Quarantine Cuisine: How Le Sélect Bistro chef Laura Maxwell makes her cheesy, bacon-y tarte flambée
We’re asking Toronto chefs to show us what they cook up using basic pantry supplies while they self-isolate at home
Like many of us, Le Sélect Bistro chef Laura Maxwell is spending a lot of time at home. We asked the social-distancing chef to whip something up with ingredients she already had on hand. Her recipe: a tarte flambée that will transport you to Alsace.
Tarte flambée has been chef Laura Maxwell’s go-to comfort food while in quarantine. “It’s a classic savoury tart with a satisfying combo of tangy cheese, smoky bacon, sweet onions and earthy thyme, all on a crispy flatbread. It comes from Alsace, and due to its historic French and German cultural influences, it is also commonly known as flammekueche.” Maxwell says the dish’s German name is rather fitting. “Flammekueche literally translates to ‘flame cake,’ so of course my overly sensitive smoke detector goes off every time I make it.”
Maxwell was tinkering with this recipe for a while in hopes of debuting it on Le Sélect’s summer menu, but as restaurants aren’t yet open for dine-in service, she wanted to share it so anyone can make it at home. Maxwell says she’s aware that cream cheese and sour cream aren’t used in the classic recipe, and this was intentional. “Considering that we’re still staying at home as much as possible, I wanted to use pantry staples or ingredients that could be easily sourced.” If you happen to have access to fromage blanc and crème fraîche, then feel free to get fancy. Note: this recipe makes four flatbreads.
For the dough:
2 cups all-purpose flour
3 tbsp olive oil
1 tsp kosher salt
1/2 cup plus 1 tbsp room temperature water
For the cheese spread:
200g or approximately ¾ cup full-fat cream cheese, room temperature
2 tbsp full-fat sour cream
2 tbsp buttermilk
1/8 tsp grated nutmeg
1/4 tsp ground black pepper
1/4 tsp kosher salt
For the toppings:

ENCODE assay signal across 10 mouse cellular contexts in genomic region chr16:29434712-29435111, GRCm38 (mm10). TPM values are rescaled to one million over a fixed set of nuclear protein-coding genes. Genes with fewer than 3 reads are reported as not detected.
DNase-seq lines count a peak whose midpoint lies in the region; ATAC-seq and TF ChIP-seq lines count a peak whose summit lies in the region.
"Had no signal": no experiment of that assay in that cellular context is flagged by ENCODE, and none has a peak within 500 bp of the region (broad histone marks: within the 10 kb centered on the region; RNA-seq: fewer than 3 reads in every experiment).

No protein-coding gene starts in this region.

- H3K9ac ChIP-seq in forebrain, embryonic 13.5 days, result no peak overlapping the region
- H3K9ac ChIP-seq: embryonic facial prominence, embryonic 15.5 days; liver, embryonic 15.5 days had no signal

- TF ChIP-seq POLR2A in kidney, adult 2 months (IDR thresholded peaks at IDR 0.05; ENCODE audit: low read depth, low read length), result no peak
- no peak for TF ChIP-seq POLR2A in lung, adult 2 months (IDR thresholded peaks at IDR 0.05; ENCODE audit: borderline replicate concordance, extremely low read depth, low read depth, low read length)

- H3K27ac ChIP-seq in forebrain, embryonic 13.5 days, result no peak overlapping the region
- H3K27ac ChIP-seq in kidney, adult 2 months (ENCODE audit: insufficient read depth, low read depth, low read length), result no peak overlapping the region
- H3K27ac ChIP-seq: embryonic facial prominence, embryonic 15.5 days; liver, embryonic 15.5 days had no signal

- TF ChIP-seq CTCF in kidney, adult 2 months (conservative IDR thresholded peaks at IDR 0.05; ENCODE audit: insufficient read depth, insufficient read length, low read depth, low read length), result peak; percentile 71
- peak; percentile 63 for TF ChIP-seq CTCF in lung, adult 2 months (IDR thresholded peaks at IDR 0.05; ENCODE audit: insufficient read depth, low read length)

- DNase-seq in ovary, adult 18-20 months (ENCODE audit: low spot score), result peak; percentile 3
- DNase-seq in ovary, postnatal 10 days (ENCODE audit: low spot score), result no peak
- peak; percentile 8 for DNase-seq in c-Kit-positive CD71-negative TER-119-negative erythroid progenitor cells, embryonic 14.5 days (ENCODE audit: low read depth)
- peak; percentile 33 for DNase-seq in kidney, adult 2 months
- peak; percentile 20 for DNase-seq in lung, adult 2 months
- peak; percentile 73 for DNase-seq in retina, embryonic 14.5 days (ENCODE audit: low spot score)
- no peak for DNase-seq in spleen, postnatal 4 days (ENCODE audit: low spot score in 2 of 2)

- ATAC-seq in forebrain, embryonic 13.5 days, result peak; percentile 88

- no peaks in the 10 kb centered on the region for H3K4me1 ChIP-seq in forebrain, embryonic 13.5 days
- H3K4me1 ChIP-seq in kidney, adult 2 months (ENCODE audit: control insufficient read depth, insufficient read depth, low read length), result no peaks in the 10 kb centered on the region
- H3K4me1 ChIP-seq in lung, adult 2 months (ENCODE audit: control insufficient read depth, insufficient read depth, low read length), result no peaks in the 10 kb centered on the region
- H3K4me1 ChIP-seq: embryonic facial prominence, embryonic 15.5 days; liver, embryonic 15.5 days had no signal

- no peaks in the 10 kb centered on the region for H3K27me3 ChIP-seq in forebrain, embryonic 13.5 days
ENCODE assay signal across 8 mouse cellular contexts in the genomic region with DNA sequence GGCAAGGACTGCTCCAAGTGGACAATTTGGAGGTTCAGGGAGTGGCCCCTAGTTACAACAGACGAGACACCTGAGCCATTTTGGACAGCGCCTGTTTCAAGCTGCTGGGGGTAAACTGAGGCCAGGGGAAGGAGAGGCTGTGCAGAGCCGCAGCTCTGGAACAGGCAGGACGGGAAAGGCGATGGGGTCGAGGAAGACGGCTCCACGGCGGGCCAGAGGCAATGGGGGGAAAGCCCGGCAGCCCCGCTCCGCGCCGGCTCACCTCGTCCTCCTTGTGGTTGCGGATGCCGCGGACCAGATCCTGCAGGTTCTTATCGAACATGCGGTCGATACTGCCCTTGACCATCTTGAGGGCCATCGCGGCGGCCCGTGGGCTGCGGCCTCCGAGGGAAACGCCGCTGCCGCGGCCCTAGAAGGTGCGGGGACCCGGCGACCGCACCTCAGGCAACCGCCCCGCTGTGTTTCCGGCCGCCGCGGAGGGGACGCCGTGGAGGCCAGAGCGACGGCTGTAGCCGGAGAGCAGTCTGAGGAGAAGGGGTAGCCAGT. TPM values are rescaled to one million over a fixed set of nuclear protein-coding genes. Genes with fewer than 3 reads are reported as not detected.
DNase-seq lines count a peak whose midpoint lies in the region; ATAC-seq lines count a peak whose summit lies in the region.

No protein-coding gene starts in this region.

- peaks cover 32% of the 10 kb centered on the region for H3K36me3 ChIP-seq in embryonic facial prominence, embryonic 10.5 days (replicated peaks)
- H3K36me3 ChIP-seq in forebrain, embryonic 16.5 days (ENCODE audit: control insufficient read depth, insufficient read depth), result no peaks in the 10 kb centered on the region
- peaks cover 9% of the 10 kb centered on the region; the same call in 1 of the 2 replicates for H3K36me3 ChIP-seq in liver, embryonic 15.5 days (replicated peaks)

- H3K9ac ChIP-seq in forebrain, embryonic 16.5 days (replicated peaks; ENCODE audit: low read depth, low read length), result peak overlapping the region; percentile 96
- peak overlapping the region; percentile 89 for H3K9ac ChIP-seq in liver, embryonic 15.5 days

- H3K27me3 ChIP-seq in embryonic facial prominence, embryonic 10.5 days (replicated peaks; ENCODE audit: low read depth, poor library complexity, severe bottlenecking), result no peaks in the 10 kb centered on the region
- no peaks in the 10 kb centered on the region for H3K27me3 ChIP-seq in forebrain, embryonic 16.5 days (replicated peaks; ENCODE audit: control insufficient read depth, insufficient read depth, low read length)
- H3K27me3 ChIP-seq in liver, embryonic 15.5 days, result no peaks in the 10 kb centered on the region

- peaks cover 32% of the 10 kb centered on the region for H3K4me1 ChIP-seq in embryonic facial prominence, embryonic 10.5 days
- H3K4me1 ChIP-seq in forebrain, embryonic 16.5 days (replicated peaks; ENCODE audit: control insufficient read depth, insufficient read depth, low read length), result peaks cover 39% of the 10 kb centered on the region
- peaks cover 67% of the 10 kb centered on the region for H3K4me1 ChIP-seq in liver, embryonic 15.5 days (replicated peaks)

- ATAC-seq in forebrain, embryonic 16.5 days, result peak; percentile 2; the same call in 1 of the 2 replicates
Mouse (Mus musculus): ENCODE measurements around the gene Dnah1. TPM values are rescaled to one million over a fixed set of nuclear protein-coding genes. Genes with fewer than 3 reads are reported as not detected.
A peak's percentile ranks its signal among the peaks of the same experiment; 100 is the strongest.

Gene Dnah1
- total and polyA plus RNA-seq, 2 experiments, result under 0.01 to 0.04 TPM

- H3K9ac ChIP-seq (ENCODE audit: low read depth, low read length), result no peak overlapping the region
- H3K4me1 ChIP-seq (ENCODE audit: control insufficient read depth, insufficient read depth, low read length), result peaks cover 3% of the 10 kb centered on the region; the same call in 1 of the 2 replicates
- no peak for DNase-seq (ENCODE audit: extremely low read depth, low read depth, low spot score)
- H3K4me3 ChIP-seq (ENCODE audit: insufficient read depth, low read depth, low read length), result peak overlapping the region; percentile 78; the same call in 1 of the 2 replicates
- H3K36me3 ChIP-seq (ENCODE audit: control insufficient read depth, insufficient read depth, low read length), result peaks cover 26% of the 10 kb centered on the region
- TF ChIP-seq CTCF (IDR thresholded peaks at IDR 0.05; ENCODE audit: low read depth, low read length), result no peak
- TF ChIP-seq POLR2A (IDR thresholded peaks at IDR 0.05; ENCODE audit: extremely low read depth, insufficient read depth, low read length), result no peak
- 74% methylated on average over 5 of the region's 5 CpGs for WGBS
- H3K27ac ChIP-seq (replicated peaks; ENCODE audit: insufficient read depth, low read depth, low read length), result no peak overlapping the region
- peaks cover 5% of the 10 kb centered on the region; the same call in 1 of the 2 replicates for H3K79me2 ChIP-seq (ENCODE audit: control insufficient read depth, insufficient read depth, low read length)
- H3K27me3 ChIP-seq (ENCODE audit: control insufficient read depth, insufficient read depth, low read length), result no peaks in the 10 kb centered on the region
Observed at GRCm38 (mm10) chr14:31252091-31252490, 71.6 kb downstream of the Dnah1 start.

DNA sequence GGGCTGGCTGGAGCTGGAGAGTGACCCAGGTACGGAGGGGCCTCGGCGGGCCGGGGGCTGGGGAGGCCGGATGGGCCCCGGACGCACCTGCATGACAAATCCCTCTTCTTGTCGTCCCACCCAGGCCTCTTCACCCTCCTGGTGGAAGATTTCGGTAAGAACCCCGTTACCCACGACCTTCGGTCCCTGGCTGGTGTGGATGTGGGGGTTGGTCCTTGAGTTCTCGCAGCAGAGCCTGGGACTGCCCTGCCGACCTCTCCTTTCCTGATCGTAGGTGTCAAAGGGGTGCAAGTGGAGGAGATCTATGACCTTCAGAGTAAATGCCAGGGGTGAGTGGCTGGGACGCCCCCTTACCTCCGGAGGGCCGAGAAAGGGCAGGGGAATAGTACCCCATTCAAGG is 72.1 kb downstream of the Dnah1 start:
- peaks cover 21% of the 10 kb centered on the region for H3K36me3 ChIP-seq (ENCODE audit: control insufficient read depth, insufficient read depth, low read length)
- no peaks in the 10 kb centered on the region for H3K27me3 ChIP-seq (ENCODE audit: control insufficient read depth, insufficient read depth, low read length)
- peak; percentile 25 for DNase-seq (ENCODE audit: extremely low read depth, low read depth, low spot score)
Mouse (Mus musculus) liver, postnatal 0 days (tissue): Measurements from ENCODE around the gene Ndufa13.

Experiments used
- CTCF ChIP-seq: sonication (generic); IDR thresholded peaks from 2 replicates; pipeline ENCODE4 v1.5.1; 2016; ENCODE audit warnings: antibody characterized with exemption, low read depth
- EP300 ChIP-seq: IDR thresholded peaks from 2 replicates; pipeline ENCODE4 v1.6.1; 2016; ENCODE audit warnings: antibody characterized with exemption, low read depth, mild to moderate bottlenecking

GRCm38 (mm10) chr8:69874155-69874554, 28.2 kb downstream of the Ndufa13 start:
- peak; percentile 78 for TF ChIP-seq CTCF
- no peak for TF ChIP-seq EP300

1 medium Vidalia onion
12 strips of thick-sliced smoked bacon
6 sprigs of fresh thyme
Fresh ground pepper
1 tbsp olive oil
Move an oven rack to the highest placement under the broiler. If you have a pizza stone, place it on the rack. If you don’t, a sturdy baking sheet turned upside down works just as well. Preheat your oven to 550°F.
To make the dough, put all ingredients into a large bowl and stir until it’s a shaggy mess. Transfer it to a lightly floured work surface and knead for one minute until it comes together into a ball. Cover the dough ball with a towel or plastic wrap and set it aside at room temperature while you prepare your remaining toppings.
For the cheese spread, put the softened cream cheese in the bowl of an electric mixer fitted with the paddle attachment. Beat for 20 seconds at medium speed until smooth. Add in the buttermilk, sour cream, salt, pepper and nutmeg. Mix it all for another 30 seconds until smooth and combined. Transfer to a small bowl and set aside at room temperature.
It’s topping time! Peel, quarter and slice your onion into very thin slices and set aside.
Pick the thyme leaves off their tough stems, lightly chop and set aside.
Cut your bacon strips into quarter-inch strips and—you guessed it—set them aside.
Add half your thyme leaves and one tablespoon of olive oil to the onions; give a light toss to coat evenly.
Now, cut four pieces of parchment paper, each measuring 10 by 16 inches.
Equally divide your dough into four balls. Then, using a rolling pin on a lightly floured work surface, roll the first one into an oval measuring eight by 14 inches. Transfer each one to a pre-cut sheet of parchment paper.
Lightly prick the dough with the tines of a fork. This will help prevent large air bubbles from forming during baking.
Add a quarter of the cheese mixture and spread over the surface, leaving about a quarter-inch border.
And then top it with some sliced onions and bacon.
Place your tarte on a spare upside-down baking sheet (or pizza peel, if you have one), then carefully slide it onto the hot baking sheet (or pizza stone) that’s already in the oven. That’s why the parchment paper is underneath, to help it transfer easily.
After five minutes, rotate your baking sheet or pizza stone 180° degrees. Let it cook for another three minutes or so. Then, turn the broiler on for one to two minutes until the topping is golden-brown and bubbly.
Remove from the oven and finish with freshly grated black pepper and a pinch of fresh thyme.
Eat immediately. Maxwell recommends an Alsatian riesling or your favourite local Ontario cider to pair with it.
Even Maxwell’s cat, Darwin, approves.